Eureka! Comments are welcome.
Anatoly Raznochenko is unable to take his eyes from the lid of the iron box. The significance of the discovery, if the archeologists are correct, is unfathomable. The theoretical has become reality, and to be within such proximity to the instrument used by a common Roman soldier to kill the Son of God, used by the most ordinary of men to fulfill the destiny of the most extraordinary man, is overwhelming. Raznochenko is unaware of the sweat pouring down his face, unaware of the murmuring of the others around him, unaware of anything other than the profound historic connection between this moment in his life and the most significant moment in the history of Christendom. His body, gripped by that history, is motionless as he gazes at the box, hypnotized by the prospect of what it contains.
The female archeologist, awaiting direction from Raznochenko, tries to stir him to responsiveness. She grabs his shoulder, and shakes him gently.
“Anatoly. Are you all right? Anatoly.”
She shakes again. She is about to call to him again when he reaches for his handkerchief, wipes his brow, and responds.
“Can it be?”
She releases her grip on his shoulder, smiles, and responds gently.
“We’ll find out when we’re able to look inside.”
Raznochenko is suddenly frightened by the idea of simply opening the box and pulling out the spear in broad daylight as if it is just another artifact to be examined and catalogued.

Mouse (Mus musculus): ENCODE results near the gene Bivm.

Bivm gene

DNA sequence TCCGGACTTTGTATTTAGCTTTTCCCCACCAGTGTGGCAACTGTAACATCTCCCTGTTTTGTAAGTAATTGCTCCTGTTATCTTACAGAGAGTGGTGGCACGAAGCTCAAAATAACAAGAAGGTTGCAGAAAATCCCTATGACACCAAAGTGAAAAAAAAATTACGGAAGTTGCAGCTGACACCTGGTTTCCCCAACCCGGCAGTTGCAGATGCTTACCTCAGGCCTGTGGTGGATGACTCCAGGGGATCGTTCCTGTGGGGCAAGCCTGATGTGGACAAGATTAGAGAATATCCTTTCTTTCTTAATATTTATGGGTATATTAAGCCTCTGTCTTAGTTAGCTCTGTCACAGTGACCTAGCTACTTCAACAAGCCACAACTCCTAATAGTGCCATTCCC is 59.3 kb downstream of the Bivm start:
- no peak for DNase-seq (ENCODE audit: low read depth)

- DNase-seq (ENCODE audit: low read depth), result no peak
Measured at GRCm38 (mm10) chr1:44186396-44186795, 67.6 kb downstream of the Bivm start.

He looks around nervously as he contemplates their fate if they perform such a careless act with such inestimable treasure and power.
The archeologist, understanding Raznochenko’s deep agitation, tries to reassure him.
“No. Of course not. In the lab. We have to get it to the lab first.”
Raznochenko exhales deeply.
“What’s the protocol?” he asks her in an attempt to regain his composure and reassert his authority.
“We’ll have to dig around and under it. We’ll remove it with a layer of earth on all sides in the event the box has deteriorated. Once in the lab, we’ll be able to take a closer look to see how much damage, if any, has occurred. Based on our findings, we’ll develop a plan for inspecting its contents, and, if possible, opening and extracting whatever is inside.”
“It looks to be in remarkable shape, don’t you think?”
The archeologist bends down, pulls a small paint brush from her pants pocket, and gently brushes away a thin layer of dust from the top of the iron box.
“It does. That the box, if it’s what we believe it is, is so well preserved after more than a thousand years is”
“Miraculous?” Raznochenko interrupts.
“Well, yes. As a scientist, that’s not a word I’m used to employing. But, yes. Miraculous.”
Raznochenko wipes his brow once more before slowly folding his handkerchief and stuffing it into his back pocket. He takes another deep breath before addressing the three archeologists.
“I’ll leave you to your work. Let me know if you need anything else. Manpower, tools, machines, anything at all. I’ll be in the trailer. I have to make a phone call.”
Raznochenko’s fear has turned to joy, and in that joyous moment, he hugs each of the archeologists, one after the other, with the vigor of a champion. Without another word he turns and strides briskly away, bursting with the news he will proudly share.
The female archeologist turns to the other two.
“All right, let’s figure this out, and let’s get it right, gentlemen. Measure twice, cut once, as they say.”